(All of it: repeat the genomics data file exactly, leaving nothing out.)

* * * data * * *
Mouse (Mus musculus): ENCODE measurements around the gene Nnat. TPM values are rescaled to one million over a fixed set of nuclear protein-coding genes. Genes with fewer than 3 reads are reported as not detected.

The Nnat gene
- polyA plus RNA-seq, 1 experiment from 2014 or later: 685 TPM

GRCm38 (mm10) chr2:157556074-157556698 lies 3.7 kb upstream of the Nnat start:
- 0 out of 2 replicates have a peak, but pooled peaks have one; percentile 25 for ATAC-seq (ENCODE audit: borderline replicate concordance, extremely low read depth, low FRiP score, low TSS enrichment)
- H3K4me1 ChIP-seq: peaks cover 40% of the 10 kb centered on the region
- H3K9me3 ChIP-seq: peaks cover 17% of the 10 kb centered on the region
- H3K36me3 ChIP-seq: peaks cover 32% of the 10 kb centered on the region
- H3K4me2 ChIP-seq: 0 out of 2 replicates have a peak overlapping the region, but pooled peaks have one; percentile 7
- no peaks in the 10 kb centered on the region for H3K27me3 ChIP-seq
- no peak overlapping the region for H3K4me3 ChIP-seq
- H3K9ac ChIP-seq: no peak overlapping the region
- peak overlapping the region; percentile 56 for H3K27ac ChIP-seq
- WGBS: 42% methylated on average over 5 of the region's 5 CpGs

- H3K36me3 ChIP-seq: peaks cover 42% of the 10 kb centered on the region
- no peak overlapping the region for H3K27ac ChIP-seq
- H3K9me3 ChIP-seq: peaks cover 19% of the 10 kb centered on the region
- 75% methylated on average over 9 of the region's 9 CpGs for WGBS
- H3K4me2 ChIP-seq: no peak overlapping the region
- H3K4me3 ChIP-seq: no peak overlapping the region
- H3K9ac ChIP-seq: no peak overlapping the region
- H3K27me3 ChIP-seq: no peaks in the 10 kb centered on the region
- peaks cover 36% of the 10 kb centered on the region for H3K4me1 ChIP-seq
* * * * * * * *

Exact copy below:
Mouse (Mus musculus): ENCODE measurements around the gene Nnat. TPM values are rescaled to one million over a fixed set of nuclear protein-coding genes. Genes with fewer than 3 reads are reported as not detected.

The Nnat gene
- polyA plus RNA-seq, 1 experiment from 2014 or later: 685 TPM

GRCm38 (mm10) chr2:157556074-157556698 lies 3.7 kb upstream of the Nnat start:
- 0 out of 2 replicates have a peak, but pooled peaks have one; percentile 25 for ATAC-seq (ENCODE audit: borderline replicate concordance, extremely low read depth, low FRiP score, low TSS enrichment)
- H3K4me1 ChIP-seq: peaks cover 40% of the 10 kb centered on the region
- H3K9me3 ChIP-seq: peaks cover 17% of the 10 kb centered on the region
- H3K36me3 ChIP-seq: peaks cover 32% of the 10 kb centered on the region
- H3K4me2 ChIP-seq: 0 out of 2 replicates have a peak overlapping the region, but pooled peaks have one; percentile 7
- no peaks in the 10 kb centered on the region for H3K27me3 ChIP-seq
- no peak overlapping the region for H3K4me3 ChIP-seq
- H3K9ac ChIP-seq: no peak overlapping the region
- peak overlapping the region; percentile 56 for H3K27ac ChIP-seq
- WGBS: 42% methylated on average over 5 of the region's 5 CpGs

- H3K36me3 ChIP-seq: peaks cover 42% of the 10 kb centered on the region
- no peak overlapping the region for H3K27ac ChIP-seq
- H3K9me3 ChIP-seq: peaks cover 19% of the 10 kb centered on the region
- 75% methylated on average over 9 of the region's 9 CpGs for WGBS
- H3K4me2 ChIP-seq: no peak overlapping the region
- H3K4me3 ChIP-seq: no peak overlapping the region
- H3K9ac ChIP-seq: no peak overlapping the region
- H3K27me3 ChIP-seq: no peaks in the 10 kb centered on the region
- peaks cover 36% of the 10 kb centered on the region for H3K4me1 ChIP-seq